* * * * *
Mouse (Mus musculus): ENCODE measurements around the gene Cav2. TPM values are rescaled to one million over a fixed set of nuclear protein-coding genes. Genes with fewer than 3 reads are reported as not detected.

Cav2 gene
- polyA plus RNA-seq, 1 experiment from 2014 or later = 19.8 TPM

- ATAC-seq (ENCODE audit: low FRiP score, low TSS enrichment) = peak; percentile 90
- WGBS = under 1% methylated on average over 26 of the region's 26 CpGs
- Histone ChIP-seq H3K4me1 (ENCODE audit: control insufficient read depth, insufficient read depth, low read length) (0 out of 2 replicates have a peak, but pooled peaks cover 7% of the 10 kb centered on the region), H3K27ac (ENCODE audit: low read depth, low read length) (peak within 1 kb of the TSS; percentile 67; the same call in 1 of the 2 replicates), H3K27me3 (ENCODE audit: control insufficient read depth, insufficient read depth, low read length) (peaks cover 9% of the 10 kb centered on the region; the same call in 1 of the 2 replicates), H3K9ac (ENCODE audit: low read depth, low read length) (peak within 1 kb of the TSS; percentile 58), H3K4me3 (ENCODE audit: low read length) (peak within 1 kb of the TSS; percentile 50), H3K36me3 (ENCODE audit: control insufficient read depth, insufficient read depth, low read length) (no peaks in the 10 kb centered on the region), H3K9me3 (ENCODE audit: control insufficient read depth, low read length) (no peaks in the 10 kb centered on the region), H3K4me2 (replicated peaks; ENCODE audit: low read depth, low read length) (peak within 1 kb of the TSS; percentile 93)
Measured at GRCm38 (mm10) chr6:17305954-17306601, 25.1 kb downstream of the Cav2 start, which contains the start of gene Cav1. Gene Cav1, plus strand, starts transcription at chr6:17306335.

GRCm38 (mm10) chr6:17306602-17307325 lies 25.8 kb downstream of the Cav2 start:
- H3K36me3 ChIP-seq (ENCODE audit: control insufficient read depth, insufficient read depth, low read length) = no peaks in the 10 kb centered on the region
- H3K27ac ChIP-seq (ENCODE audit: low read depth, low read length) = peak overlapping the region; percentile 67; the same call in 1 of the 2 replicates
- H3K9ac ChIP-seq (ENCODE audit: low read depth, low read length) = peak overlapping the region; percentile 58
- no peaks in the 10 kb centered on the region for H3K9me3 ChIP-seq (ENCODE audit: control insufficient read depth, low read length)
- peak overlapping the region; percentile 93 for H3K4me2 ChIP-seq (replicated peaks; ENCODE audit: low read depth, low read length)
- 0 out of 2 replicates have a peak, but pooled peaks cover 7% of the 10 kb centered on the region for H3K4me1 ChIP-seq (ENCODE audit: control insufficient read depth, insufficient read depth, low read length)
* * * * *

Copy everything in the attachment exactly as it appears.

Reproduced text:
Mouse (Mus musculus): ENCODE measurements around the gene Cav2. TPM values are rescaled to one million over a fixed set of nuclear protein-coding genes. Genes with fewer than 3 reads are reported as not detected.

Cav2 gene
- polyA plus RNA-seq, 1 experiment from 2014 or later = 19.8 TPM

- ATAC-seq (ENCODE audit: low FRiP score, low TSS enrichment) = peak; percentile 90
- WGBS = under 1% methylated on average over 26 of the region's 26 CpGs
- Histone ChIP-seq H3K4me1 (ENCODE audit: control insufficient read depth, insufficient read depth, low read length) (0 out of 2 replicates have a peak, but pooled peaks cover 7% of the 10 kb centered on the region), H3K27ac (ENCODE audit: low read depth, low read length) (peak within 1 kb of the TSS; percentile 67; the same call in 1 of the 2 replicates), H3K27me3 (ENCODE audit: control insufficient read depth, insufficient read depth, low read length) (peaks cover 9% of the 10 kb centered on the region; the same call in 1 of the 2 replicates), H3K9ac (ENCODE audit: low read depth, low read length) (peak within 1 kb of the TSS; percentile 58), H3K4me3 (ENCODE audit: low read length) (peak within 1 kb of the TSS; percentile 50), H3K36me3 (ENCODE audit: control insufficient read depth, insufficient read depth, low read length) (no peaks in the 10 kb centered on the region), H3K9me3 (ENCODE audit: control insufficient read depth, low read length) (no peaks in the 10 kb centered on the region), H3K4me2 (replicated peaks; ENCODE audit: low read depth, low read length) (peak within 1 kb of the TSS; percentile 93)
Measured at GRCm38 (mm10) chr6:17305954-17306601, 25.1 kb downstream of the Cav2 start, which contains the start of gene Cav1. Gene Cav1, plus strand, starts transcription at chr6:17306335.

GRCm38 (mm10) chr6:17306602-17307325 lies 25.8 kb downstream of the Cav2 start:
- H3K36me3 ChIP-seq (ENCODE audit: control insufficient read depth, insufficient read depth, low read length) = no peaks in the 10 kb centered on the region
- H3K27ac ChIP-seq (ENCODE audit: low read depth, low read length) = peak overlapping the region; percentile 67; the same call in 1 of the 2 replicates
- H3K9ac ChIP-seq (ENCODE audit: low read depth, low read length) = peak overlapping the region; percentile 58
- no peaks in the 10 kb centered on the region for H3K9me3 ChIP-seq (ENCODE audit: control insufficient read depth, low read length)
- peak overlapping the region; percentile 93 for H3K4me2 ChIP-seq (replicated peaks; ENCODE audit: low read depth, low read length)
- 0 out of 2 replicates have a peak, but pooled peaks cover 7% of the 10 kb centered on the region for H3K4me1 ChIP-seq (ENCODE audit: control insufficient read depth, insufficient read depth, low read length)